A $1 million gift from a generous Nevada couple has established a current use fund supporting scientific initiatives in urology at City of Hope.
The gift from Sharon and Michael Ensign, retired chair, chief executive officer and chief operating officer of Mandalay Resort Group, supports the work of Timothy G. Wilson, M.D., Pauline and Martin Collins Family Chair in Urology and chief of the Division of Urology & Urologic Oncology. As a current use fund, the monies will help accelerate the research efforts of the division.
“The enormous support and confidence from the Ensigns will allow us to continue our aggressive research and development of advanced diagnosis and treatment methods for urologic disorders,” said Wilson.
The Sharon and Michael Ensign Urologic Oncology Fund will support work by Timothy G. Wilson. (Photo by Markie Ramirez)
City of Hope’s urologic experts are nationally recognized in part for their expertise in minimally invasive surgery, especially in prostatectomy — removal of the prostate — using robotic technology. Wilson’s research interests include preventing and detecting prostate cancer as early as possible, identifying high-risk prostate cancer patients and improving patient quality of life during and after prostate and bladder cancer treatment.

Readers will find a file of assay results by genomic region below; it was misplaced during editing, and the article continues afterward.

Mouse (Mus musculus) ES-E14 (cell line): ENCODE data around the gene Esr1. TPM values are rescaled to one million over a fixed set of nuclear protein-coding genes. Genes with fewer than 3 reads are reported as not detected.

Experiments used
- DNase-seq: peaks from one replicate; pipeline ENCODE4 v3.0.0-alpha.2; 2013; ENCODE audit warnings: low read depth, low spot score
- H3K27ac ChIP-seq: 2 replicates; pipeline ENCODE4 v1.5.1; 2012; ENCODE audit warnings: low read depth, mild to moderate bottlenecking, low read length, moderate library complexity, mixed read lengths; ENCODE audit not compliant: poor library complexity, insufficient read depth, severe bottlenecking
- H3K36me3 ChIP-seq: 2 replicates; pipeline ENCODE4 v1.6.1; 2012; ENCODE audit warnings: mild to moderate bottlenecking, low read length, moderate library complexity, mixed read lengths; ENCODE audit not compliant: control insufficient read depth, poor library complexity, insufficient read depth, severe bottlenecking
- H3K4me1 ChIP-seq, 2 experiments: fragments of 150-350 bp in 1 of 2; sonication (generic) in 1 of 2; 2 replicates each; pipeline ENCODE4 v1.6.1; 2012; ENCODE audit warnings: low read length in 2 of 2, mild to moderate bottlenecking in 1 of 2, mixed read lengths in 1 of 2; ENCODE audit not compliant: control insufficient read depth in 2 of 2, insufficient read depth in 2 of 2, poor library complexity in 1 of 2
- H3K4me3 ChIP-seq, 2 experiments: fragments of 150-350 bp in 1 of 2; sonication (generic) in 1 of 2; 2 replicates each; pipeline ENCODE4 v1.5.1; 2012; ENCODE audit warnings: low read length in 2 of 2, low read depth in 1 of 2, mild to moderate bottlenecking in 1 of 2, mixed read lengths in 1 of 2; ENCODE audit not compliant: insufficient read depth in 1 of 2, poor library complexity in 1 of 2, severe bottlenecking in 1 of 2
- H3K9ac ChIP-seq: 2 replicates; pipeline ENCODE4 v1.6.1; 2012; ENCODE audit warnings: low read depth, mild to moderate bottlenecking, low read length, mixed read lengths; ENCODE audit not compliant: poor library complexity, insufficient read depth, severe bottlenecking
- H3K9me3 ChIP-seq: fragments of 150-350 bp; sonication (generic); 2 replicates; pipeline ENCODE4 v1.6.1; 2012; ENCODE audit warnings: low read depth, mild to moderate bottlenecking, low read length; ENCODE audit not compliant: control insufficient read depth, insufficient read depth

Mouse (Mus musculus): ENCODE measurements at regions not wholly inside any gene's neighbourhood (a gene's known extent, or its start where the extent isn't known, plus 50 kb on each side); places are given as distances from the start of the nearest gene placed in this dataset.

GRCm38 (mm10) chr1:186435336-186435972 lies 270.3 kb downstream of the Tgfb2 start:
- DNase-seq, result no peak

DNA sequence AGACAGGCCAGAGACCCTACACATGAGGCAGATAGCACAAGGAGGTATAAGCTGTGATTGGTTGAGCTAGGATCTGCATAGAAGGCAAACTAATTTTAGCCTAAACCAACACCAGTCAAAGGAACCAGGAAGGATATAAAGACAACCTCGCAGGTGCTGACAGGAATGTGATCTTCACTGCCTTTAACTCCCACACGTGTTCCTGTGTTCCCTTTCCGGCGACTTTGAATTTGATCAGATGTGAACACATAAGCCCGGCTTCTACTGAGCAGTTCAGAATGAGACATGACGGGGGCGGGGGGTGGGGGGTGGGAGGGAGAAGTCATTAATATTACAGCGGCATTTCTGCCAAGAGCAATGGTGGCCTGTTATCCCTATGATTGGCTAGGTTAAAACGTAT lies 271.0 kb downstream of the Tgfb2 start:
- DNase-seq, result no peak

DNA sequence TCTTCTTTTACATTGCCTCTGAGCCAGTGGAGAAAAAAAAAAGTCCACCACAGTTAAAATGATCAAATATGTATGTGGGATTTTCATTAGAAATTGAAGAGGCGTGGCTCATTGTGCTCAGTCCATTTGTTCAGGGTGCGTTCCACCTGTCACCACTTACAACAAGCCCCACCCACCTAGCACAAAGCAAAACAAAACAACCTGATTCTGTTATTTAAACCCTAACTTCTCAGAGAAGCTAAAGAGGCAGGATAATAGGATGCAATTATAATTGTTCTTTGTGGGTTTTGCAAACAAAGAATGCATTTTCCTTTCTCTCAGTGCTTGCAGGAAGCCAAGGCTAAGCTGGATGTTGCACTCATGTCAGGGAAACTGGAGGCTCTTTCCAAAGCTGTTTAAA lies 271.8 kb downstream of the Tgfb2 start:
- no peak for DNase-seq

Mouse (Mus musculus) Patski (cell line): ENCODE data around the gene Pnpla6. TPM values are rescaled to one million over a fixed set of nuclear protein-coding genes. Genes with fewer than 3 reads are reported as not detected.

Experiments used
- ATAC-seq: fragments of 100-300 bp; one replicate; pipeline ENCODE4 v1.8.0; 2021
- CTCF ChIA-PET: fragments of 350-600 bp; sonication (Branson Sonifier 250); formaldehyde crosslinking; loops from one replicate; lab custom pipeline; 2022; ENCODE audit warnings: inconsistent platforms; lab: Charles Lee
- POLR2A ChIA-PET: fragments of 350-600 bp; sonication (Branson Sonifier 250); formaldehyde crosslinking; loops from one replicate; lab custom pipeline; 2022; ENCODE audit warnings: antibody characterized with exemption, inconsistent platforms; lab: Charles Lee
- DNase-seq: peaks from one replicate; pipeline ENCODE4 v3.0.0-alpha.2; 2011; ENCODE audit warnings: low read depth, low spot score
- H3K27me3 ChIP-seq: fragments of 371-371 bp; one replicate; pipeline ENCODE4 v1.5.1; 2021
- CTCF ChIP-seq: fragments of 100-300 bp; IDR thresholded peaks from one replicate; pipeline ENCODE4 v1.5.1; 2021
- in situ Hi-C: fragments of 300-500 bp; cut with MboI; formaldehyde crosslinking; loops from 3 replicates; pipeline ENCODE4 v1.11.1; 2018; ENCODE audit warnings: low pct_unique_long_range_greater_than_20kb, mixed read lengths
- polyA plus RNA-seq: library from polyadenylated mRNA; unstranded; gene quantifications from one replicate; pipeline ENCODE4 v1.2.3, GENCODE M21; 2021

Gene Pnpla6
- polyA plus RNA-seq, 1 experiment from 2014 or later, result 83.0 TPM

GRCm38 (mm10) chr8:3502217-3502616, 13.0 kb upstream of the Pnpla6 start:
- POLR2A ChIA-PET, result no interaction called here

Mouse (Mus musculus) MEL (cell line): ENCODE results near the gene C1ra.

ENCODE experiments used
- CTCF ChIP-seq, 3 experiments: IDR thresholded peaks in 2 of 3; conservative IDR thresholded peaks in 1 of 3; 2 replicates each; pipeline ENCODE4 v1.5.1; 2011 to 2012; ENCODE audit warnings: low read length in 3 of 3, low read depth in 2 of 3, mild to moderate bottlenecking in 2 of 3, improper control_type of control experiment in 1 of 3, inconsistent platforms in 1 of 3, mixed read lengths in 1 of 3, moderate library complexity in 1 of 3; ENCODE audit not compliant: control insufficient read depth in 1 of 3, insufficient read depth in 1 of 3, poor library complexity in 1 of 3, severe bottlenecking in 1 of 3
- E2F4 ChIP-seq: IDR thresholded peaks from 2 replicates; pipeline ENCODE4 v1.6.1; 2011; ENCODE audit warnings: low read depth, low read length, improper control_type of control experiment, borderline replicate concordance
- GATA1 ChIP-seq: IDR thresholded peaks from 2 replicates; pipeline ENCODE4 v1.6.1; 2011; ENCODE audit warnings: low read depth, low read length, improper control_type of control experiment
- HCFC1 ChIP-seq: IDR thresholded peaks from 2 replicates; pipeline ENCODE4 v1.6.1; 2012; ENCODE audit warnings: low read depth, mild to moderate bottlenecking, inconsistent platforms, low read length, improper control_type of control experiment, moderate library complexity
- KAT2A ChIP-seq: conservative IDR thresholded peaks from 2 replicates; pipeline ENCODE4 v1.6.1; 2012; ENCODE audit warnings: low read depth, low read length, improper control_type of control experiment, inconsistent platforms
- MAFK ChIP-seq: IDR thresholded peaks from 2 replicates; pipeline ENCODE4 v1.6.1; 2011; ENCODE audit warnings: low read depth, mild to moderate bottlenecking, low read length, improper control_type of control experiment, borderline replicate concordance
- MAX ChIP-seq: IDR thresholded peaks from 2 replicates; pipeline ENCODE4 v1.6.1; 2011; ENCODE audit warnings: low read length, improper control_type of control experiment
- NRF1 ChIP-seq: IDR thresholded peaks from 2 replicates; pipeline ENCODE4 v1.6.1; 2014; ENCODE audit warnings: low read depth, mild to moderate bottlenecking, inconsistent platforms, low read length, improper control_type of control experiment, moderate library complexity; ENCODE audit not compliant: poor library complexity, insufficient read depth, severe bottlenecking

The Ensigns became involved with City of Hope more than five years ago through Michael Ensign’s participation and support in the DiClemente Golf Classic, an annual Nevada fundraiser held in memory of late longtime supporter Bob DiClemente. Over time, the couple’s relationship with City of Hope grew stronger.
The Ensigns have a long history of charitable giving in Nevada, so supporting important medical research was a logical extension of their philanthropy. A close family friend and physician, Tony Alamo, M.D., shares their interest in scientific advances at City of Hope.
Said Michael Ensign: “The more I learned about City of Hope, the more I knew this was a unique place where Sharon and I could help make a difference. Their researchers have an outstanding track record in developing better ways of treating cancer, so we knew our investment was safe with them.”
Sharon Ensign agreed. “We know by living in the Southwest that bigger and better ideas are being developed at City of Hope,” she said, “and nowhere else does anything come close.”